It is ever so true. The older I get, the faster time seems to pass me by. It is hard to believe that it has been 15 years since we first fell in love with the creek valley.

It feels as though I can barely remember what our city lives were like, and I find myself believing that this valley has always been our home. There are other times, though, that it seems that we have only just set foot in the fields and have only just begun to learn of country ways.

I had planned early on to start a fruit orchard, and we did. The pear tree is now easily 30 feet tall, and every other year it has given us luscious fruit that is impossible to eat without streams of sweet juice running down our chins. I have boiled our apples down into delicious apple butter, and the purple plums fall from their branches and into our mouths tasting almost like wine. Our peaches are the best I could ever imagine.

And every year I have planned to plant nut trees, but for some reason, season after season would pass us by, and we still had not started our nut grove. This year I found myself sitting back with a heavy sigh. From seedling to nut-bearing tree, it takes both almond and pecan trees at least four years to bear nuts, a chestnut tree about five years and an English walnut tree five to eight years.

We are not getting any younger, and my hair, though once colored salt and pepper, is decidedly more white with each passing season, but as I read further, an almond tree will produce nuts for up to 25 years, walnut trees will live for 150 years and pecan and chestnut trees will produce nuts for as long as 300 years.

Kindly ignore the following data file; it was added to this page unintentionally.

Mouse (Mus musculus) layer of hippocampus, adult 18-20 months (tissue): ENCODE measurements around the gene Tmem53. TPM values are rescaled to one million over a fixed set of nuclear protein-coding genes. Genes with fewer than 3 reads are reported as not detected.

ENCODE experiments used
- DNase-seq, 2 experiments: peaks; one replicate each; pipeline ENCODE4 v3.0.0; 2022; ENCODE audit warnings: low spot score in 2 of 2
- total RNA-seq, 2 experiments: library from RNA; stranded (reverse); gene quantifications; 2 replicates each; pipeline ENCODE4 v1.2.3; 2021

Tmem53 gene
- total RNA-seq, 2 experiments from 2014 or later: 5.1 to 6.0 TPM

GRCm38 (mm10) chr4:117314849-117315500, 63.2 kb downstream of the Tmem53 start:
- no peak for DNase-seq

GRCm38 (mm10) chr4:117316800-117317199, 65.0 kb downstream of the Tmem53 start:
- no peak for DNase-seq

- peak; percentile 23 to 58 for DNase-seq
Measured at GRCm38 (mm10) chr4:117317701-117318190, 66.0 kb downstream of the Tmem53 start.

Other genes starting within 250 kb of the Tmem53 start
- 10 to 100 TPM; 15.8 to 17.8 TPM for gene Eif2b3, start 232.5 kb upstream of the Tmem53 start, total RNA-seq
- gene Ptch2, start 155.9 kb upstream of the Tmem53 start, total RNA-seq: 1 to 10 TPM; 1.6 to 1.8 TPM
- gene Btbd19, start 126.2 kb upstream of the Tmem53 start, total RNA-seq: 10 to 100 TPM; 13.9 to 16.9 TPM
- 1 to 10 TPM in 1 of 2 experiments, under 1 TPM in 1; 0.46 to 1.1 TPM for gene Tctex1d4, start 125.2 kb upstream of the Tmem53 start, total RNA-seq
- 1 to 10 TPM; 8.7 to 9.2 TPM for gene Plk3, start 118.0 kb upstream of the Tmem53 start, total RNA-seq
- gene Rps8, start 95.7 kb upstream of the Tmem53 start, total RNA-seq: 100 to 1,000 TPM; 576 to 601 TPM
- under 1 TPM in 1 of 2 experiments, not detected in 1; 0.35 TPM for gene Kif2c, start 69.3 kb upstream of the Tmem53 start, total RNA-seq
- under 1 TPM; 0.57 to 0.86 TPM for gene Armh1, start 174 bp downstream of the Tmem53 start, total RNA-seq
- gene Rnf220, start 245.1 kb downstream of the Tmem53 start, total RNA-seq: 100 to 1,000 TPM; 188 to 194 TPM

Without any doubt, any nut trees that Greg and I plant at the farm will live far longer than we do, so even though 15 years have passed us by without planting our nut trees, the time was still right.

We would still be able to harvest some nuts, and our progeny and creek valley creatures would be able to enjoy the nuts for decades, if not centuries, to come.

I went online and ordered two almond, two English walnut, one pecan and one chestnut tree. They arrived as long spindly twigs with healthy tangles of pliable roots. I watered their shipping containers and waited for the valley’s waterlogged ground to dry. Within a week, the weather turned perfect.

The sun shone brightly as Greg and I set out stakes to mark the location of each little tree. As we worked, the cattle watched curiously from their pasture. We dug six holes, added compost-amended soil, buried the roots, carefully surrounding them with crumbled soil, refilled the holes and finally topped it all off with a healthy bucket of water from the frost-free spigot. Finally, we tied each tree, barely as thick as my finger, to a stake and set a tomato cage over its top to discourage any passing deer.

We stood back to admire our diminutive nut grove. In 10 years’ time it should be thriving. By then, today’s curious cattle will have long been relegated to the deep freeze, but with grace, Greg and I will still be living and loving our creek valley life but better yet, perhaps on down the road, a century or two from now, someone might just stop on by the creek and reach up and enjoy a meaty walnut or chestnut.

I smile with the thought. Life is good.

Christine Tailer is an attorney and former city dweller who moved several years ago, with her husband, Greg, to an off-grid farm in Ohio. Visit them at